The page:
Type of Institution: Vegan
Address: 1 Lorong Telok, Singapore 049014 (at the intersection of Lorong Telok and Circular Rd)
Tel: +65 6438 7118
Website: http://www.genesishealthfood.blogspot.sg/ (not updated)
Opening Hours: Mon-Thu 8am – 8pm, Fri 8 am – 3pm, Sun 8 am – 3pm
Previously known as Genesis Vegetarian Health Food Restaurant, Genesis Vegan Restaurant is one of the most well-established proponents of healthy vegan fare in Singapore. Ingredients are selected for their healing and preventive properties, whole grains are used when it comes to carbohydrates, organic ingredients are often though not always used, processed food is not found in the menu with the possible exception of some soy-based mock meat, etc.
I love the selection on the menu – It seems to me that each item on the menu has been carefully selected, so that unlike other restaurants, there is no necessity of overwhelming the customer with a ridiculously extensive menu crowded with commonplace dishes. Genesis’ menu is of a manageable length yet of an impressive variety, and the description of each item is sufficiently enticing for me to go back till I sample every item (as you’ll soon realise, I have already been back a couple of times). Expect to find a couple of appetizers/side dishes, a wide range of rice dishes and noodle dishes, a slightly smaller selection of Western dishes, and a couple of desserts. Soups are prominently absent from the menu (discounting the Dumpling Noodle Soup), but light yet flavourful Chinese herbal soups often come with the main courses. Despite its central location and the quality of its food, prices are unsurprisingly cheap – none of the mains cost no more than $8 (with the exception of the Brazil Nut Cilantro Pasta, which costs $8.90). Unfortunately, portion sizes for the mains tend to be rather small.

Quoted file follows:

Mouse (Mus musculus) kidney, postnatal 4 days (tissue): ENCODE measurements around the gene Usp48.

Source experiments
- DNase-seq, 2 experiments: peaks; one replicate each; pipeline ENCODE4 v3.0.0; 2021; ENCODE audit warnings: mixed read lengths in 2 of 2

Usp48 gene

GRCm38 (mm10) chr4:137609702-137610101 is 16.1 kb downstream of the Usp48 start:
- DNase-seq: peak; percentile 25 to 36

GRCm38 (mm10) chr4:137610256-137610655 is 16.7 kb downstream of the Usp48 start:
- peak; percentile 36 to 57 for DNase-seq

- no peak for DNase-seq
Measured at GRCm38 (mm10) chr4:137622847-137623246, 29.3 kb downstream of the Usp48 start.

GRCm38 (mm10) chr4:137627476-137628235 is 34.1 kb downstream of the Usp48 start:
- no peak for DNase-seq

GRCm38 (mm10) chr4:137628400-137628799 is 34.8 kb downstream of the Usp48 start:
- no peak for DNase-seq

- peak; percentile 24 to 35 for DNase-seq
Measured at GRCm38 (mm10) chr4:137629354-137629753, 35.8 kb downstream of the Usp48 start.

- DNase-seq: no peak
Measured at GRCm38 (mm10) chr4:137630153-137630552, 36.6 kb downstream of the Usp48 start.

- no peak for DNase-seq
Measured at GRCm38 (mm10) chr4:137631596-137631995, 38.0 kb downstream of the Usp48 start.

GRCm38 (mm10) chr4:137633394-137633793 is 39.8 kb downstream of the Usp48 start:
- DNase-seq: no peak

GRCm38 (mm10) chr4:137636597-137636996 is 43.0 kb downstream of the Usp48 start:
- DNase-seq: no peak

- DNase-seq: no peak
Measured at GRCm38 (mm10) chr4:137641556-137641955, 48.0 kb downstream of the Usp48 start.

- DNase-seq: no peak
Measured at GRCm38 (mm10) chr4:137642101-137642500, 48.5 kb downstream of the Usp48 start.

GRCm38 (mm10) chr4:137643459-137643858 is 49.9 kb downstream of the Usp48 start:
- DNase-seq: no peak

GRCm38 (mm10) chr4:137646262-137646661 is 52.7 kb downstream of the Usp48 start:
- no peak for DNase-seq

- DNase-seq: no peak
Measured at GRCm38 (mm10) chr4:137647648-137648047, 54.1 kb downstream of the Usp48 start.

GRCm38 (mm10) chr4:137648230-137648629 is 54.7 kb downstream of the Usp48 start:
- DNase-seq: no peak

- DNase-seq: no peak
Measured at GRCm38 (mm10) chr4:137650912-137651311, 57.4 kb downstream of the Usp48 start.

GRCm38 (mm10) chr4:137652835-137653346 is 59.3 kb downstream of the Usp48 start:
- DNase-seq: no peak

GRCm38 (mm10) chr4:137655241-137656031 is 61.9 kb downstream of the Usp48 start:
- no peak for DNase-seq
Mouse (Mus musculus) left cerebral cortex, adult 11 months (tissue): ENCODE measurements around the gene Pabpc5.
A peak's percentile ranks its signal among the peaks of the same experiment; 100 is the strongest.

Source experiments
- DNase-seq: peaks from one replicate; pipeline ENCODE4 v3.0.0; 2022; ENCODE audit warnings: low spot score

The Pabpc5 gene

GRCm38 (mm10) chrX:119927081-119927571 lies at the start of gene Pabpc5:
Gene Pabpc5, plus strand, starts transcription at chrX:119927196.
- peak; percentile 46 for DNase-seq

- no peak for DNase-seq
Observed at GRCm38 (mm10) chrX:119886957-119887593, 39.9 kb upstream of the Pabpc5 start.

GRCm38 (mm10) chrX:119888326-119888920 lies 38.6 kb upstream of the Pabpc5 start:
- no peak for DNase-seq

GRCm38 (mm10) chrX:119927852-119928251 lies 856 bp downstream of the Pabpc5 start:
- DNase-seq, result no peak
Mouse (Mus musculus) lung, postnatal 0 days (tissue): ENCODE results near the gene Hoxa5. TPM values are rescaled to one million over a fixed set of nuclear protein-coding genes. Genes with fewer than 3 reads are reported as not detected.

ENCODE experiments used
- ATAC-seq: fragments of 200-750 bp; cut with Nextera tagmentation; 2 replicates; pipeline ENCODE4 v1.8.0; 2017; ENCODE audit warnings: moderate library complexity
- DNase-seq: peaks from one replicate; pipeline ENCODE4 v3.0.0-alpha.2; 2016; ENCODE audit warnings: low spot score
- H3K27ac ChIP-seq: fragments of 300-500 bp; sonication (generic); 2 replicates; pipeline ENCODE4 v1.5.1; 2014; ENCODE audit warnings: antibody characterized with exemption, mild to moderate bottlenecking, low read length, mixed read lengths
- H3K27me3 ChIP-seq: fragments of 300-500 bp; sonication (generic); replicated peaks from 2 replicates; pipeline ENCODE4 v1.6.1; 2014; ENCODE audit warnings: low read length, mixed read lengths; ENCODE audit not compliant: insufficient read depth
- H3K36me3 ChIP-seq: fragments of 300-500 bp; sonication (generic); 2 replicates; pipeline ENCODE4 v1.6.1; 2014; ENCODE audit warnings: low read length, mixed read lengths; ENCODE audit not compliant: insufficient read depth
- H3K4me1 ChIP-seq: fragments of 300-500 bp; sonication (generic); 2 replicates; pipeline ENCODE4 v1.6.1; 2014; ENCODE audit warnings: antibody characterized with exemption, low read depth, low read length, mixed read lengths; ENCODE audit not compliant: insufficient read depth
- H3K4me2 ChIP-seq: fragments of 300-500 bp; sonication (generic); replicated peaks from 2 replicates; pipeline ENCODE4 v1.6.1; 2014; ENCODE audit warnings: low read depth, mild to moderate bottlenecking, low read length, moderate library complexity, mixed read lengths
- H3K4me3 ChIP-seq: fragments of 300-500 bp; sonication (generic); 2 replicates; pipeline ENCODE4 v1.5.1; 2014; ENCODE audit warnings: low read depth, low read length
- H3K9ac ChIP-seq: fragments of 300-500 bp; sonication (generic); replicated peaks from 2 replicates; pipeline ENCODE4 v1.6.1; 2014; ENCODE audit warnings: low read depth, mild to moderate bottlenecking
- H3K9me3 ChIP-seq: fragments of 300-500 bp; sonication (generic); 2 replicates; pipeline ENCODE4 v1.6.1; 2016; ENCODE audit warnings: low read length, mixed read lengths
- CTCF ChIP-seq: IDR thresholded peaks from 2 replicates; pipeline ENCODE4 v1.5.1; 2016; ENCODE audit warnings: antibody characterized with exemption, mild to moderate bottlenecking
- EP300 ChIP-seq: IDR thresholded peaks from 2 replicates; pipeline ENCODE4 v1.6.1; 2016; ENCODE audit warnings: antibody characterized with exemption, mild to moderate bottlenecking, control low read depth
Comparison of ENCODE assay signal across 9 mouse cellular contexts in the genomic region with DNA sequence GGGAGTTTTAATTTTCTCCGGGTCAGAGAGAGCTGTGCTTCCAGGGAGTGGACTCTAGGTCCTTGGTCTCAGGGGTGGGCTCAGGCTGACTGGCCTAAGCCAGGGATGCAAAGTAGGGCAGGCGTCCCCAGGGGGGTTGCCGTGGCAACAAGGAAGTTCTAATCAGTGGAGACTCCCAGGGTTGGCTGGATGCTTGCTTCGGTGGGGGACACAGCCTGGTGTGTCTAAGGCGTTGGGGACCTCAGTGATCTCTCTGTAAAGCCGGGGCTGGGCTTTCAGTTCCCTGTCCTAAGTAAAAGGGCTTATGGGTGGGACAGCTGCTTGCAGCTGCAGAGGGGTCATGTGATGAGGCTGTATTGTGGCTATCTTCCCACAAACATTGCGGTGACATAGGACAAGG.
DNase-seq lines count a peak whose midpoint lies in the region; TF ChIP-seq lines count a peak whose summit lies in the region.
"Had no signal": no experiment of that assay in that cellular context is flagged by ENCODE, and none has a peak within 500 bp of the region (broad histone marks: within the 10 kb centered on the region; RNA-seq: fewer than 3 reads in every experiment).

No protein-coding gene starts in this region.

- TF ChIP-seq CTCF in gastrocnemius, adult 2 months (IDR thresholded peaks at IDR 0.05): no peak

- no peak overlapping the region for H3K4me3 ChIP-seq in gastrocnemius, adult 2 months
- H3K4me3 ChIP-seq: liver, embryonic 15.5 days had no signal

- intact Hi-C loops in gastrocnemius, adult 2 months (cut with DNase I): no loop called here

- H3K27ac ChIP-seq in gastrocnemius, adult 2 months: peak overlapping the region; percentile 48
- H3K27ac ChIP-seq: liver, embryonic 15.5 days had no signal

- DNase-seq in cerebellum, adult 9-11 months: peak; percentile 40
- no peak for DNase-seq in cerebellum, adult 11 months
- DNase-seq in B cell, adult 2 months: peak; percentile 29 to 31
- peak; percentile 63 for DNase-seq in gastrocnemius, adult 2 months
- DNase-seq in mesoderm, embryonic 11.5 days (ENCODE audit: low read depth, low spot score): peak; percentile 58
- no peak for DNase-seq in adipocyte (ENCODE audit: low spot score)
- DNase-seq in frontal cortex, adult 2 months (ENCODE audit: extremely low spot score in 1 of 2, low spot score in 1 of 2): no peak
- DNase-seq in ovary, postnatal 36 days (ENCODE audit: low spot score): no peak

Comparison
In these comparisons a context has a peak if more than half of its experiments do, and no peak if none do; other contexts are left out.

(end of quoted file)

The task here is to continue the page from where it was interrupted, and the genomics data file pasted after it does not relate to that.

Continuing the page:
Original Dumplings (Big Wantons)
Purportedly one of Genesis’ best dishes, the Big Wantons (I find this expression cuter than “Original Dumplings”) were hearty balls of soy-based mock meat, mushrooms and carrot, encased in thin, silky, translucent skins. On its own, the flavour was dominated by soy, and wasn’t particularly interesting, but the accompanying red pepper sauce lent a great flavour. On a side note, I would certainly have enjoyed them more if they were served warm. ($5.00)
Yuba Rolls (Taukee Rolls)
I loved the Yuba Rolls, which were basically fresh, juicy and chewy beancurd sheets filled mostly with even fresher and juicier spinach and a small amount of mushroom and carrots. This also came with their signature red pepper sauce. Recommended. ($4.50)
The cabbage, turnips, carrots, tofu and almonds in this popiah made for a sweet and crunchy appetizer. The seaweed used for the popiah skin was soft and soggy. Overall, it was pleasant but not outstanding. ($4.00)
My favourite main dish on the menu stimulates with its skilful fusion of flavours and textures – sweet raisins, juicy mango and melon cubes, shredded carrot and refreshing cucumber slices serve as an uplifting contrast to the savoury, well-cooked organic brown rice flavoured with Japanese seasoning and the crunchy bed of seaweed. This came with their daily herbal soup. Highly recommended. ($6.90)
The Claypot Rice came with various ingredients – crunchy broccoli, raw cashews, yam, shitake mushrooms, and mushroom-based mock meat – but its stand-out element was the savoury and well-cooked dark soy sauce brown rice. Everything else was run-of-the-mill. This dish also came with their daily herbal soup, which happened to be a light yet satisfying lotus root soup. Interestingly, my friend preferred the soup to the main dish itself. ($6.90)
Lotus Leaf Rice